Every now again I find James Gardner's blog posts insightful and provocative. The recent post The last Windows ever is the latest in a running line of doom mongering for Windows.
Since I’ve been working now with Windows Azure, some say is a new Windows Operating System in the cloud, the brand Windows has become more diverse and dare I say stronger. It’s exciting the changing pace of this cloud-scape and arguably Azure, as a Platform as a Service, delivers more features and more guarantees that the alternatives.
So, in context, is the last (desktop) Windows ever to be largely deployed going to be Windows 7?
I’d reason a case for No. Here’s why….
There are certainly more devices now than there ever has been. When I started using early version of Windows, most would agree it wasn't until 3.11 that the average person began to see that standardisation was a good thing. DOS had witnessed this standardisation process and so too did the GUI. It wasn’t about code purity, it was about ease of use, despite hardware differences. This version of Windows commoditised, what was at the time, difficult tasks (such as networking), multi-tasking and later in Windows 95 plug and play.
Its standardisation that's meant that people can get on with this jobs without being hindered with unnecessary road blocks. The likes of shims and workarounds are limited. But I’ve observed that its also competition that drives openness, feature parity and innovation.
These big platforms as James mentions are 10 years shifts, one technology pushing out the other. I don't know if this trend will continue, maybe this period will get shorter with new Cloud supporting services, but I do hope we don’t move back to a world where have to learn the interface for every device we interact with.
If you were to ask if IPhone 4 is to be the last iPhone OS ever widely deployed I would suspect the answer could be the same. No. Its effectiveness as a Phone relies on the ability to widely deploy new software to the device.
My points are therefore three fold, Windows will be even more pervasive through Azure, it will continue to standardise otherwise complicated technology, and device software depends on wide distribution, deployment and use.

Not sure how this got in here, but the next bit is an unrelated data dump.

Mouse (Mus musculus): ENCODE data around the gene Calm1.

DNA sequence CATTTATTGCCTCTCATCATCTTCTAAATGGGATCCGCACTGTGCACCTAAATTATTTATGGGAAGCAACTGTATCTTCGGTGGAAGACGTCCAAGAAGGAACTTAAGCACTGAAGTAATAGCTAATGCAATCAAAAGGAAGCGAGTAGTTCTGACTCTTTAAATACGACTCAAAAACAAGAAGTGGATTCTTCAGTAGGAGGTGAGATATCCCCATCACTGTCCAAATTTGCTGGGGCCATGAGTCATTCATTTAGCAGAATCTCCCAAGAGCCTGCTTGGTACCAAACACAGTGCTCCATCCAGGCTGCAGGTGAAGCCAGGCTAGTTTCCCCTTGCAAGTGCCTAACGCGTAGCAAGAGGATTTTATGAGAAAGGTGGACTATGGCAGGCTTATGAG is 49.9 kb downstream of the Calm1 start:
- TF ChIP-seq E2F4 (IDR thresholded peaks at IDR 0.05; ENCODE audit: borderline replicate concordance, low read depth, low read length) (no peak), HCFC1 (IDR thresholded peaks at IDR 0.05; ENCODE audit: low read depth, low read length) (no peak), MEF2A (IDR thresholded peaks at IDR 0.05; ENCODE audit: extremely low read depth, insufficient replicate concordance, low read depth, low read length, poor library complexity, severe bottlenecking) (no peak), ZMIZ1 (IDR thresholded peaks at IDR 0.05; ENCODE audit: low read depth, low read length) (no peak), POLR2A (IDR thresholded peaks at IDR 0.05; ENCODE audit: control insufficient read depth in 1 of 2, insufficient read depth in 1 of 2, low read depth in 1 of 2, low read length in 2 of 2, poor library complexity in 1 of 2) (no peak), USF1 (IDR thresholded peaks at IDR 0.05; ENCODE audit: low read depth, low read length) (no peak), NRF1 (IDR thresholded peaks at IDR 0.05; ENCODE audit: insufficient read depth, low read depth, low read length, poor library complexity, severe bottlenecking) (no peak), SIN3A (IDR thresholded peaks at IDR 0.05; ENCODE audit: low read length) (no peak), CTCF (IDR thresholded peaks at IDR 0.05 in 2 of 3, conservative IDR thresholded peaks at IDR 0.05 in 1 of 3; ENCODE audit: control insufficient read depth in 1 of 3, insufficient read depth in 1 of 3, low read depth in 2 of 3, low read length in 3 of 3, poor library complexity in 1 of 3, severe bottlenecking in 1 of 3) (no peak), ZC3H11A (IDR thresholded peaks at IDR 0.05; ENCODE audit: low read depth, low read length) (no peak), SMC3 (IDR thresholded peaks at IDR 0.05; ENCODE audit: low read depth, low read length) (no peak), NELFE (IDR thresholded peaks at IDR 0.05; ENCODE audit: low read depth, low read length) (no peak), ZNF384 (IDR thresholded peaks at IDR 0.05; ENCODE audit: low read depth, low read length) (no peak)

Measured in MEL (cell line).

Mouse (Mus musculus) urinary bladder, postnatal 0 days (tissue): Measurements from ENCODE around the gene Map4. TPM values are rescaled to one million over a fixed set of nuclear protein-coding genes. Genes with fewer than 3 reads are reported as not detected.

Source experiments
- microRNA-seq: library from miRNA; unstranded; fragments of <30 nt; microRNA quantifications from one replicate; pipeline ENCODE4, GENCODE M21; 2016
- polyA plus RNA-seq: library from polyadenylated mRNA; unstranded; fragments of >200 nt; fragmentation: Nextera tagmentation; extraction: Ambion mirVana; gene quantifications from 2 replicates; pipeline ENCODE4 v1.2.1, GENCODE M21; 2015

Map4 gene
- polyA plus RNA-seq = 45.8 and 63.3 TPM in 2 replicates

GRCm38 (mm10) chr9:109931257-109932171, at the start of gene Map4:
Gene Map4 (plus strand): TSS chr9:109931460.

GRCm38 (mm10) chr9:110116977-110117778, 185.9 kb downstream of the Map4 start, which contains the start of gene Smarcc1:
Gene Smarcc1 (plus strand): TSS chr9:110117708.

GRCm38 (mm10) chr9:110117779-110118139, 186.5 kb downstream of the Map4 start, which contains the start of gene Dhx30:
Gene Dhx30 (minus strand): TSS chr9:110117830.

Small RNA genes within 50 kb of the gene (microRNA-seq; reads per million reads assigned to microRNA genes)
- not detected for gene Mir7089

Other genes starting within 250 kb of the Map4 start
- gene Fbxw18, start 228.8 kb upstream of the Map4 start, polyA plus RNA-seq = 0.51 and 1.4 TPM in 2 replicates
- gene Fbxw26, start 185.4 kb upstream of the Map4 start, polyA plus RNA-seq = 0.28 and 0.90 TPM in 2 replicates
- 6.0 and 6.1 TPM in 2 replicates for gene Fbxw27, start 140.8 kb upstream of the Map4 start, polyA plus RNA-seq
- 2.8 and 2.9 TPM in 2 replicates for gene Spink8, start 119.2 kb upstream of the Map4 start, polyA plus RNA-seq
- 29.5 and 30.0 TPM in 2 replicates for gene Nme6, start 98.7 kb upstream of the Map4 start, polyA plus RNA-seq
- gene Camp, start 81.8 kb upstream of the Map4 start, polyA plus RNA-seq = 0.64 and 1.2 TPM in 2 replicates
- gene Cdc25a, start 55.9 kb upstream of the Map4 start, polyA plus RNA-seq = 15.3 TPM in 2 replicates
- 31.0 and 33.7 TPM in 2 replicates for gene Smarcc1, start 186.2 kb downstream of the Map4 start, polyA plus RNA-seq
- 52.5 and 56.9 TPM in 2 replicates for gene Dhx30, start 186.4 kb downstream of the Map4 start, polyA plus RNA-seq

Another article sums it up - the desktop in general needs to be compelling again. The encouraging news, and I have this on good authority, Windows 8 will be quite different….
Hello - and forgive me for "doom-mongering" Windows. My intent wasn't to do so, but I was speaking from the experience we're having trying to get the thing deployed for 140k or so desktops. It *is* too hard and it *is* too expensive to get Windows 7 out the door for any estate of any size. And then its much too expensive to keep going.
Too expensive, in comparison to a nice browser deployment, that is.
What I was attempting to say in my post was that other paradigms exist, and they look very, very attractive at present. I just don't think it will be possible to write £200 million pound deals (our most recent one) again for tin+operating system. The value is moving elsewhere. Also note that I said it would be a decade or more before we can unhitch ourselves from heavy desktop stacks, so I wasn't predicting anything very imminent.
That we need to unhitch ourselves is very obvious though. We need to be in a position to take advantage of new paradigms, which I'm sure you'll agree are going to appear and be workable in the timeframes I'm talking about.
James, as always I agree with much of what you have said! You write some excellent provactions though ;)
Definately new UX paradigms are needed to match new experiences. I love the iPad as a concept but I find all the tablets really lacking (both in hardware and UI).
I think you are right about the big deals. Office 365 is an example where costs are coming down, packaging is becoming the norm and subscriptions are the way forward.
Lets hope deployment keeps up. My experiences with putting Windows 7 on a Mac Air demonstrates how hard it can be to image a machine.